Voting behaviour in Uganda since 1996
Kakuba, Sultan Juma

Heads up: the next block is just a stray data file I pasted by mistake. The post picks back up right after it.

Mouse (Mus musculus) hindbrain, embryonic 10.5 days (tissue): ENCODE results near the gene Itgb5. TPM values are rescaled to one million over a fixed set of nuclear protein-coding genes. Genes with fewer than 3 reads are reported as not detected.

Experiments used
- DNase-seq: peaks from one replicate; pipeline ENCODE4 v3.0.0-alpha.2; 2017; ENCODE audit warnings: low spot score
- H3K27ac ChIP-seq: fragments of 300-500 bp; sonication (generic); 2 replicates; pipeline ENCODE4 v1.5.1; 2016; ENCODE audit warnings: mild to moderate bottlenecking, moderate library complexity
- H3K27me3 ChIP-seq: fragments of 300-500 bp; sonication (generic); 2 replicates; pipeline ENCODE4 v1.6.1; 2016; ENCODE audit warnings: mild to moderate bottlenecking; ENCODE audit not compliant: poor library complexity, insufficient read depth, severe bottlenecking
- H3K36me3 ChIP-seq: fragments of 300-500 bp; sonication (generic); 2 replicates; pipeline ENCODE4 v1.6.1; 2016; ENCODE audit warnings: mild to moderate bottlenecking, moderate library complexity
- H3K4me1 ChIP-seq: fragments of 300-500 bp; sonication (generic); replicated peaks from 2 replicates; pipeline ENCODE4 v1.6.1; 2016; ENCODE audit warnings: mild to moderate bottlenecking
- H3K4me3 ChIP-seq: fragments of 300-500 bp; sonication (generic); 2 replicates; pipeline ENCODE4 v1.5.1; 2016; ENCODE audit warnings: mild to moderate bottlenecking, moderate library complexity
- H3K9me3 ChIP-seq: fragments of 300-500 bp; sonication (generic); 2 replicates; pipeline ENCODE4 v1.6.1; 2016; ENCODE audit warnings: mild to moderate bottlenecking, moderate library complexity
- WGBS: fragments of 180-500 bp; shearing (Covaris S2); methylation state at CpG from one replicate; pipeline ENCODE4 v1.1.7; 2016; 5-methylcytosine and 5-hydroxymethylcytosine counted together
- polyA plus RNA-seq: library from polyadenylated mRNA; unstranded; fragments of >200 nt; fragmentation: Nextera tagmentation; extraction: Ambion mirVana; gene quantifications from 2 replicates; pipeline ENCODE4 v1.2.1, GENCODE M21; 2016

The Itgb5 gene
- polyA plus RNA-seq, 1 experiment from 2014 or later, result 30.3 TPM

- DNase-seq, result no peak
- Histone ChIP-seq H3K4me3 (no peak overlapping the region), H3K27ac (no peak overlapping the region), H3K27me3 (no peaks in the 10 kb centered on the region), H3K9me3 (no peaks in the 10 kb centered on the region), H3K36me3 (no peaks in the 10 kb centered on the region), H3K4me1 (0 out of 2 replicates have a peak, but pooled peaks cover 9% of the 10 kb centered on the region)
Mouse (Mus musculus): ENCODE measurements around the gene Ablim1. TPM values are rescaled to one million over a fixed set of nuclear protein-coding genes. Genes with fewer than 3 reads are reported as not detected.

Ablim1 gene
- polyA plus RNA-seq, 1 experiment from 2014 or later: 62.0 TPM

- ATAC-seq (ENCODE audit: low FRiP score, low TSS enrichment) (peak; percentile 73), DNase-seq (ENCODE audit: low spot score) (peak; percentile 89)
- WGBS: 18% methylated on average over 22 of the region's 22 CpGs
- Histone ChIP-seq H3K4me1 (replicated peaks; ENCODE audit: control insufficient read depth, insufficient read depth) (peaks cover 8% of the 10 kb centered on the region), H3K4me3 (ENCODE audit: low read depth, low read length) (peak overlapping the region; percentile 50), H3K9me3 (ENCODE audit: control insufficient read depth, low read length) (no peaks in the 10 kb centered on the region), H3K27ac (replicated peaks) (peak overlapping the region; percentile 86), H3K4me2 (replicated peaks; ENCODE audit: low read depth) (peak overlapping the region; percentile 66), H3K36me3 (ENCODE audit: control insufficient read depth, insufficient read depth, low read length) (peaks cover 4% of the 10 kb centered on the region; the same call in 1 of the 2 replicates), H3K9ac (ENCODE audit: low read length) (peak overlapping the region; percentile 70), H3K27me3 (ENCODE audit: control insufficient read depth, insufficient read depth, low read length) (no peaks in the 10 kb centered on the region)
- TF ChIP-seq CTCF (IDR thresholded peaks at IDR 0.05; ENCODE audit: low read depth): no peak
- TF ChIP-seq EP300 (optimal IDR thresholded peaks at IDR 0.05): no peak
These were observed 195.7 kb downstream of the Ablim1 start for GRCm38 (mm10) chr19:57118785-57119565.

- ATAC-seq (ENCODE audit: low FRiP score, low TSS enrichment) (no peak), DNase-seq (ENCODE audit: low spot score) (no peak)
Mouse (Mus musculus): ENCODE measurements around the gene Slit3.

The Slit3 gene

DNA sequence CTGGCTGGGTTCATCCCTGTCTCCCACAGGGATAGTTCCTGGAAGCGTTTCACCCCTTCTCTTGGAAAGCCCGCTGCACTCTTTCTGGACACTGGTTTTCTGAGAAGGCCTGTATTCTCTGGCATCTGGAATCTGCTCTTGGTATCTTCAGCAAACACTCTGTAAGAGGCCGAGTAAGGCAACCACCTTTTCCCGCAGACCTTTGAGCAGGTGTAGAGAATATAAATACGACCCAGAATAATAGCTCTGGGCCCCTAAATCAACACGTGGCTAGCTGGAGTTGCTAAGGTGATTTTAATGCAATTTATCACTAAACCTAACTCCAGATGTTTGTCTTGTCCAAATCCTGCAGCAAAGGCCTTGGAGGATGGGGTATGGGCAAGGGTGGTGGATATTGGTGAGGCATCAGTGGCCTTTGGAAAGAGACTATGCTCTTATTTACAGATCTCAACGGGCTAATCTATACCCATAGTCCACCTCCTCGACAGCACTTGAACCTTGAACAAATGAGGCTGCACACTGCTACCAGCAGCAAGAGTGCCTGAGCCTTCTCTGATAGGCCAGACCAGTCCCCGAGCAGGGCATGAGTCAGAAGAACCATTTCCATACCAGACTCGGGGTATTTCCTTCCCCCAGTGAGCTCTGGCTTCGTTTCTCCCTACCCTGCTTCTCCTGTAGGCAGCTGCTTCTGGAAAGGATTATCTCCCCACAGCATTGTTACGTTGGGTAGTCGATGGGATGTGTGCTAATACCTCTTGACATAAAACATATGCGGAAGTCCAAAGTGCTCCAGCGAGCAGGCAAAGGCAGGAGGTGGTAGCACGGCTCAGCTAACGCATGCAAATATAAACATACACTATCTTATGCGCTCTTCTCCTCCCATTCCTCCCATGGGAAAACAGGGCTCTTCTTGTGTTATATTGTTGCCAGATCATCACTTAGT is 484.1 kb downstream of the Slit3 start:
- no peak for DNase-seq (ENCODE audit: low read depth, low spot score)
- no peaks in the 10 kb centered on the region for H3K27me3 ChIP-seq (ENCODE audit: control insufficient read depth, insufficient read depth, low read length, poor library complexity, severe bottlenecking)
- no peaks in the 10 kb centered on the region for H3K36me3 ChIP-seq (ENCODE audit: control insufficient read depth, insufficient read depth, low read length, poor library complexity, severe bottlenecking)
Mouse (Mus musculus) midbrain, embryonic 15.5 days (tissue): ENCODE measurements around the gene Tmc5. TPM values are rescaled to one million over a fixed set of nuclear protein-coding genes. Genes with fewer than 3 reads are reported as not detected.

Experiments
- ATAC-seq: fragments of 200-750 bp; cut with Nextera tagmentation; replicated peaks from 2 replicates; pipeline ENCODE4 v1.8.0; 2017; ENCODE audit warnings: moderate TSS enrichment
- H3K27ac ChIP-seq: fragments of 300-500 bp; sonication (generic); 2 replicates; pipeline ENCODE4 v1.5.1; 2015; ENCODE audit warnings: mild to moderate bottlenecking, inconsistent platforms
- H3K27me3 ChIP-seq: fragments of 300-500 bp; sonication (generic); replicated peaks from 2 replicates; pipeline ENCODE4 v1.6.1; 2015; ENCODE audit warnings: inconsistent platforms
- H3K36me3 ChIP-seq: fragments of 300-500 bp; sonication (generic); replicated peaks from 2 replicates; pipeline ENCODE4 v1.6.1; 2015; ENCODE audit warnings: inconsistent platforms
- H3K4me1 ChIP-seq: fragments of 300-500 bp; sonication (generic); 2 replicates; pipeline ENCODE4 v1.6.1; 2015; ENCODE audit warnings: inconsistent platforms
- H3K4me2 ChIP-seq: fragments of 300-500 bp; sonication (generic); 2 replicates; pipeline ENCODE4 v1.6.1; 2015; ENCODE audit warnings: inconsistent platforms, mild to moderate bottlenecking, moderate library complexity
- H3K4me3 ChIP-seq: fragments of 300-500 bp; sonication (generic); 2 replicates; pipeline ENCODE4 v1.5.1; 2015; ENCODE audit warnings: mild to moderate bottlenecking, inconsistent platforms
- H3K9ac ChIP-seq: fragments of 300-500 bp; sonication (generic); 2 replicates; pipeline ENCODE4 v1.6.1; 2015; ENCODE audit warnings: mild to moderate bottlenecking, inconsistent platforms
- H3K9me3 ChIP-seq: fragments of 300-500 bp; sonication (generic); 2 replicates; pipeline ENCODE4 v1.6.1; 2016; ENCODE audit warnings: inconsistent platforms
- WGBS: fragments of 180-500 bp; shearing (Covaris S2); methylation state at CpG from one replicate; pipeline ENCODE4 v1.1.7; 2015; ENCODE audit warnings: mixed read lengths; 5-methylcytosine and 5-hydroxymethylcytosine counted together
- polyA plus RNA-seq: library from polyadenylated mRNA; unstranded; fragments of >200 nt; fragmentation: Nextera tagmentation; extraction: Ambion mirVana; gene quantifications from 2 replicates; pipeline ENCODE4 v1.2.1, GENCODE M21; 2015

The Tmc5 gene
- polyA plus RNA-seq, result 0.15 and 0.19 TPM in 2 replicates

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Exploring factors likely to influence 2011 poll in Uganda is the main objective of this paper. The data for this study was obtained through a content analysis of election results (1996, 2001 and 2006) and interview, which was carried out in the period between July to October, 2010 across the different regions in the country, North, South, West, East and Central to ascertain the factors that are likely to drive the 2011 poll. Although Uganda’s ruling party, the National Resistance Movement (NRM) under the leadership of Museven has been winning successive democratic elections since it transited into democratic rule in 1996; its support has been gradually and steadily declining. The study findings based on elections 1996, 2001 and 2006; and a random survey data from respondents across the different regions in the country through interviews, show that voters reward the incumbent president for fulfilling their demands. The study findings further reveal that factors such as discovery of oil and creation of new districts, infrastructural development among others will be central in influencing the choice of the electorates across these regions. The paper concludes on a point of how NRM the ruling party is likely to perform.
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